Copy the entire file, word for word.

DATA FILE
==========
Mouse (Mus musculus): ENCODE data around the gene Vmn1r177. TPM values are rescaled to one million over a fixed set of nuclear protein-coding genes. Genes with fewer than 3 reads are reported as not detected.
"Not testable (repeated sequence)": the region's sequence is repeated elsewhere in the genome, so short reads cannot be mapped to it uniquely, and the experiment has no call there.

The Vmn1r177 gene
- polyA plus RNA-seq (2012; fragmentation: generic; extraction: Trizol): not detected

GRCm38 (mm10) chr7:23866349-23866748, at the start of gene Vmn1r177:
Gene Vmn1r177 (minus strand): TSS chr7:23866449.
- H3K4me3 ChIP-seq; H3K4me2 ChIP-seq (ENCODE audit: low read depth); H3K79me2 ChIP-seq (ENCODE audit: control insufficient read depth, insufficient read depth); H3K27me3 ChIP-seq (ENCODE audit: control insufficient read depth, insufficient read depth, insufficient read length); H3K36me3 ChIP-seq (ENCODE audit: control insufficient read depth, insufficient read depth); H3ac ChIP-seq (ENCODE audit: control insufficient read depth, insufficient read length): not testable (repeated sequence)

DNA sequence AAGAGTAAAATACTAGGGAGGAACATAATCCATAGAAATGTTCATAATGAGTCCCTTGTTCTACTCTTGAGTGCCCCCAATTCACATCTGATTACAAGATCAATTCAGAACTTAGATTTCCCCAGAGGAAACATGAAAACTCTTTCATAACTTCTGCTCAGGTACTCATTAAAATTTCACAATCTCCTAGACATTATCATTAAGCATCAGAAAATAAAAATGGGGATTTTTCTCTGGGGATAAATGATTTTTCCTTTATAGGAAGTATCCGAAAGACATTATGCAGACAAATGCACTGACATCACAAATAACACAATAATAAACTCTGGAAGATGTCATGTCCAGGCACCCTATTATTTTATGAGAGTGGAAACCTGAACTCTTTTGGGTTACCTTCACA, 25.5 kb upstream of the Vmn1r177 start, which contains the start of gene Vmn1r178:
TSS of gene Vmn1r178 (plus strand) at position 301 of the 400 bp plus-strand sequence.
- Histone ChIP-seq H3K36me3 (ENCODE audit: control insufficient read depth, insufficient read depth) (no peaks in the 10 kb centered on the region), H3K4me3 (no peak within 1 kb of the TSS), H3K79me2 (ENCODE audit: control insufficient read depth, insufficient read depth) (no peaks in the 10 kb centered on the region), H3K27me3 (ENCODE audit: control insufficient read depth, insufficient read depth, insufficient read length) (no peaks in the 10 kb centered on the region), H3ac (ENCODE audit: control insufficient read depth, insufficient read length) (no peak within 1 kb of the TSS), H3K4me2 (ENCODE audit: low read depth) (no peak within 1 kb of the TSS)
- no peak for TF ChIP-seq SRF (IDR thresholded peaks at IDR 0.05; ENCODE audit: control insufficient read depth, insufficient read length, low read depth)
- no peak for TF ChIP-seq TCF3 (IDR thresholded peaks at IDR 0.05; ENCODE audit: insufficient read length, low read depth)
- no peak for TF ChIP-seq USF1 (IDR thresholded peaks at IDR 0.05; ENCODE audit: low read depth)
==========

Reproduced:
Mouse (Mus musculus): ENCODE data around the gene Vmn1r177. TPM values are rescaled to one million over a fixed set of nuclear protein-coding genes. Genes with fewer than 3 reads are reported as not detected.
"Not testable (repeated sequence)": the region's sequence is repeated elsewhere in the genome, so short reads cannot be mapped to it uniquely, and the experiment has no call there.

The Vmn1r177 gene
- polyA plus RNA-seq (2012; fragmentation: generic; extraction: Trizol): not detected

GRCm38 (mm10) chr7:23866349-23866748, at the start of gene Vmn1r177:
Gene Vmn1r177 (minus strand): TSS chr7:23866449.
- H3K4me3 ChIP-seq; H3K4me2 ChIP-seq (ENCODE audit: low read depth); H3K79me2 ChIP-seq (ENCODE audit: control insufficient read depth, insufficient read depth); H3K27me3 ChIP-seq (ENCODE audit: control insufficient read depth, insufficient read depth, insufficient read length); H3K36me3 ChIP-seq (ENCODE audit: control insufficient read depth, insufficient read depth); H3ac ChIP-seq (ENCODE audit: control insufficient read depth, insufficient read length): not testable (repeated sequence)

DNA sequence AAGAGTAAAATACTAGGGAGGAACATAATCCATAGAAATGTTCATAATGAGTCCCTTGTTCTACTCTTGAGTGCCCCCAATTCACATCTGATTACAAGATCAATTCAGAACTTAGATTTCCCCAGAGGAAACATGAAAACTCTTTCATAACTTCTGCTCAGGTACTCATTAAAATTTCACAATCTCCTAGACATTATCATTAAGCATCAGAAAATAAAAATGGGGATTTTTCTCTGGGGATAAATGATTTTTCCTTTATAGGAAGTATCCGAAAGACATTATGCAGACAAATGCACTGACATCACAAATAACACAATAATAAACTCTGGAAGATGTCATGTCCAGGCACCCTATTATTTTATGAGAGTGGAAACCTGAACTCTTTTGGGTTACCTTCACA, 25.5 kb upstream of the Vmn1r177 start, which contains the start of gene Vmn1r178:
TSS of gene Vmn1r178 (plus strand) at position 301 of the 400 bp plus-strand sequence.
- Histone ChIP-seq H3K36me3 (ENCODE audit: control insufficient read depth, insufficient read depth) (no peaks in the 10 kb centered on the region), H3K4me3 (no peak within 1 kb of the TSS), H3K79me2 (ENCODE audit: control insufficient read depth, insufficient read depth) (no peaks in the 10 kb centered on the region), H3K27me3 (ENCODE audit: control insufficient read depth, insufficient read depth, insufficient read length) (no peaks in the 10 kb centered on the region), H3ac (ENCODE audit: control insufficient read depth, insufficient read length) (no peak within 1 kb of the TSS), H3K4me2 (ENCODE audit: low read depth) (no peak within 1 kb of the TSS)
- no peak for TF ChIP-seq SRF (IDR thresholded peaks at IDR 0.05; ENCODE audit: control insufficient read depth, insufficient read length, low read depth)
- no peak for TF ChIP-seq TCF3 (IDR thresholded peaks at IDR 0.05; ENCODE audit: insufficient read length, low read depth)
- no peak for TF ChIP-seq USF1 (IDR thresholded peaks at IDR 0.05; ENCODE audit: low read depth)